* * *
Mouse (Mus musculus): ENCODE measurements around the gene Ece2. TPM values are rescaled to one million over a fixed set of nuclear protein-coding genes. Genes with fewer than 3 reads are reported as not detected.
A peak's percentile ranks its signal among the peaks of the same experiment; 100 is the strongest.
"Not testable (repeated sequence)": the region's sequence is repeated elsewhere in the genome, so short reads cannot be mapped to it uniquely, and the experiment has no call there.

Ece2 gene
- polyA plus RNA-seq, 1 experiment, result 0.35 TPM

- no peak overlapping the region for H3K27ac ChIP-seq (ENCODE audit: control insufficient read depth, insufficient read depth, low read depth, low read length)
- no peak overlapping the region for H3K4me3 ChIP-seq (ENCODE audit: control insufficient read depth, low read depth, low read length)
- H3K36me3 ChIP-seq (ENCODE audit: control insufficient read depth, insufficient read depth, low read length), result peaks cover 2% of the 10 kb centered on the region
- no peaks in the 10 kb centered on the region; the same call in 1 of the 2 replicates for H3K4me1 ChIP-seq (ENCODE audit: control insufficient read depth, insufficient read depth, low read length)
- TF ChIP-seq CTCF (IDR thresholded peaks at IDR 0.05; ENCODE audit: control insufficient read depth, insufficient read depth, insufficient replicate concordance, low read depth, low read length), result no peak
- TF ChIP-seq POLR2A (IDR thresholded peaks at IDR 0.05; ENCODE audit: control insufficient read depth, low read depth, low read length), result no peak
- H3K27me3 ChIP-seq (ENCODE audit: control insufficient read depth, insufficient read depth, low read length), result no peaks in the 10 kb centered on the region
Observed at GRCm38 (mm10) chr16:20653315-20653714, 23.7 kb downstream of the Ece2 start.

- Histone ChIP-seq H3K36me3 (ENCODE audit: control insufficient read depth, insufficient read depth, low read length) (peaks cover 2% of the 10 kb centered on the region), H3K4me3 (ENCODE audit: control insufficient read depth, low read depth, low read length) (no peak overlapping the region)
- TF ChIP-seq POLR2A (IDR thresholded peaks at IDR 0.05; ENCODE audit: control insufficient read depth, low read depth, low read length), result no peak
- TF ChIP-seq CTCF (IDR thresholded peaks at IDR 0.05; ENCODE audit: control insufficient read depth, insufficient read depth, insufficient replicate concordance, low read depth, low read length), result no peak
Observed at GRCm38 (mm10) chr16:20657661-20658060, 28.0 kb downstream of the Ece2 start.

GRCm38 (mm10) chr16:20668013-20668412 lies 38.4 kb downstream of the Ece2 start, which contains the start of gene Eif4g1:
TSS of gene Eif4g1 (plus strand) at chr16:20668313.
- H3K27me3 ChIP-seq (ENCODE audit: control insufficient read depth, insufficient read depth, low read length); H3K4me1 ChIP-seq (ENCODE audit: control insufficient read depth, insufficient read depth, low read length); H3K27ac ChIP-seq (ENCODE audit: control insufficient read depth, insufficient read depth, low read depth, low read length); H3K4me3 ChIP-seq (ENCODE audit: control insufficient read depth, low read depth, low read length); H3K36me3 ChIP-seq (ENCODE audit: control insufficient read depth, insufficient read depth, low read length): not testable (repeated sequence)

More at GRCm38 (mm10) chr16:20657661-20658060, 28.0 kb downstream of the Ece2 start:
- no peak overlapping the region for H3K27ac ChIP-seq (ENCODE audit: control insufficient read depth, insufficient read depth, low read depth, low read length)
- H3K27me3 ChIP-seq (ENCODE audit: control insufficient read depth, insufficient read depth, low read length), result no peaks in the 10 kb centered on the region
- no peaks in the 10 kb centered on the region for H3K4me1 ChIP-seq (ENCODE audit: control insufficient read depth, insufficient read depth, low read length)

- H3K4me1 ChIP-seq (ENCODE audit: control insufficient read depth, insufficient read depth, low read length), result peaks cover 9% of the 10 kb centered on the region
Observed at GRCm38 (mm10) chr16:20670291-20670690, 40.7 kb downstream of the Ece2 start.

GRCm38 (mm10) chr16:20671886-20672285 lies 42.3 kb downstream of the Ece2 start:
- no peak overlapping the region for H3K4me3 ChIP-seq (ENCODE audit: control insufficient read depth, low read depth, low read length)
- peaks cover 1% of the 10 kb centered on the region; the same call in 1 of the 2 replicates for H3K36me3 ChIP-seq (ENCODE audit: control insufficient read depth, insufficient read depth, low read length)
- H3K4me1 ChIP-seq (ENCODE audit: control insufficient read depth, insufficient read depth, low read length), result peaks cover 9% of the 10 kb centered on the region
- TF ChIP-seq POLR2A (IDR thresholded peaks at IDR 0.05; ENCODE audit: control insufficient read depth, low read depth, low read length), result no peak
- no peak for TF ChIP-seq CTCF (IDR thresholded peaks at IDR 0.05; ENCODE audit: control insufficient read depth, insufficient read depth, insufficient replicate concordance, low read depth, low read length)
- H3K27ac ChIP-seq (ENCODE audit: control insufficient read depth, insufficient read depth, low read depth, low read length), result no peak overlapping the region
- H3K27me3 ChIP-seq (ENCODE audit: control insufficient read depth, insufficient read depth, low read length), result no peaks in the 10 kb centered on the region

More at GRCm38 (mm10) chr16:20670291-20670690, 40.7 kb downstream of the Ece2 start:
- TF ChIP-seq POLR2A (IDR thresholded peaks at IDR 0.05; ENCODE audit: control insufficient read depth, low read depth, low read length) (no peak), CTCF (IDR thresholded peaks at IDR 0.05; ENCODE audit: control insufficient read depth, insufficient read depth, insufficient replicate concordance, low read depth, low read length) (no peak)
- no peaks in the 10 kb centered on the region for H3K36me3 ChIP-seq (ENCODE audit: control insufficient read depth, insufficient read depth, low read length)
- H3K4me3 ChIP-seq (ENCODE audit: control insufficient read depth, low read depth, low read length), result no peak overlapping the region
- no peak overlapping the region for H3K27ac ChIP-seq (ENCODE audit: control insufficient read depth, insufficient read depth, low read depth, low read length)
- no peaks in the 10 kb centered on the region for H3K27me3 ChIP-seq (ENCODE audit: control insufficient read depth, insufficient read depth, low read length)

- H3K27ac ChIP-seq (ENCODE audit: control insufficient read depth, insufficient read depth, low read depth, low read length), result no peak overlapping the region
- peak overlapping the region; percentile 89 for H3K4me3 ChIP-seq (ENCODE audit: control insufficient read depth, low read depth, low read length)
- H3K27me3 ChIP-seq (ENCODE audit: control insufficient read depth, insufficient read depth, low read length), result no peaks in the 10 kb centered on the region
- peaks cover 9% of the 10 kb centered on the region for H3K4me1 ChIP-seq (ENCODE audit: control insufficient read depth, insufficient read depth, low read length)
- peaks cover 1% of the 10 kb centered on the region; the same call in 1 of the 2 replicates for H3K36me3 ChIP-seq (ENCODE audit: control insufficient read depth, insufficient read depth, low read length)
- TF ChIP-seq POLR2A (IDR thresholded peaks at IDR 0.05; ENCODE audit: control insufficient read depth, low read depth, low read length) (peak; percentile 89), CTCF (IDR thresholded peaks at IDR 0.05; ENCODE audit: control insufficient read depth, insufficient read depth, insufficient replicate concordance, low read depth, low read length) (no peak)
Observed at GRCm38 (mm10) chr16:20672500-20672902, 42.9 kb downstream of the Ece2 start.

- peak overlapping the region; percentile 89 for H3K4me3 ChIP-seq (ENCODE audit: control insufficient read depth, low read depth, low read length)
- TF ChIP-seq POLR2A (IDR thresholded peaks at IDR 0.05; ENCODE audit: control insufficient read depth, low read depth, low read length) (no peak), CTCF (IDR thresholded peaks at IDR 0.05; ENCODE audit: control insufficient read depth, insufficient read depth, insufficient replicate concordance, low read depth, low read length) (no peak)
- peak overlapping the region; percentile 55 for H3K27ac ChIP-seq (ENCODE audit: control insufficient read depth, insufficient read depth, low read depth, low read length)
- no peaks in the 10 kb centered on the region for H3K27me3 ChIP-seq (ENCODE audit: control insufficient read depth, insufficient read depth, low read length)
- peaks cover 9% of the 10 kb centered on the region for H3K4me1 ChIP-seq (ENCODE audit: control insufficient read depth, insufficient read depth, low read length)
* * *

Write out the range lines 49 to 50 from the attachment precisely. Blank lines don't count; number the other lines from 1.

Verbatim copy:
- TF ChIP-seq POLR2A (IDR thresholded peaks at IDR 0.05; ENCODE audit: control insufficient read depth, low read depth, low read length) (no peak), CTCF (IDR thresholded peaks at IDR 0.05; ENCODE audit: control insufficient read depth, insufficient read depth, insufficient replicate concordance, low read depth, low read length) (no peak)
- peak overlapping the region; percentile 55 for H3K27ac ChIP-seq (ENCODE audit: control insufficient read depth, insufficient read depth, low read depth, low read length)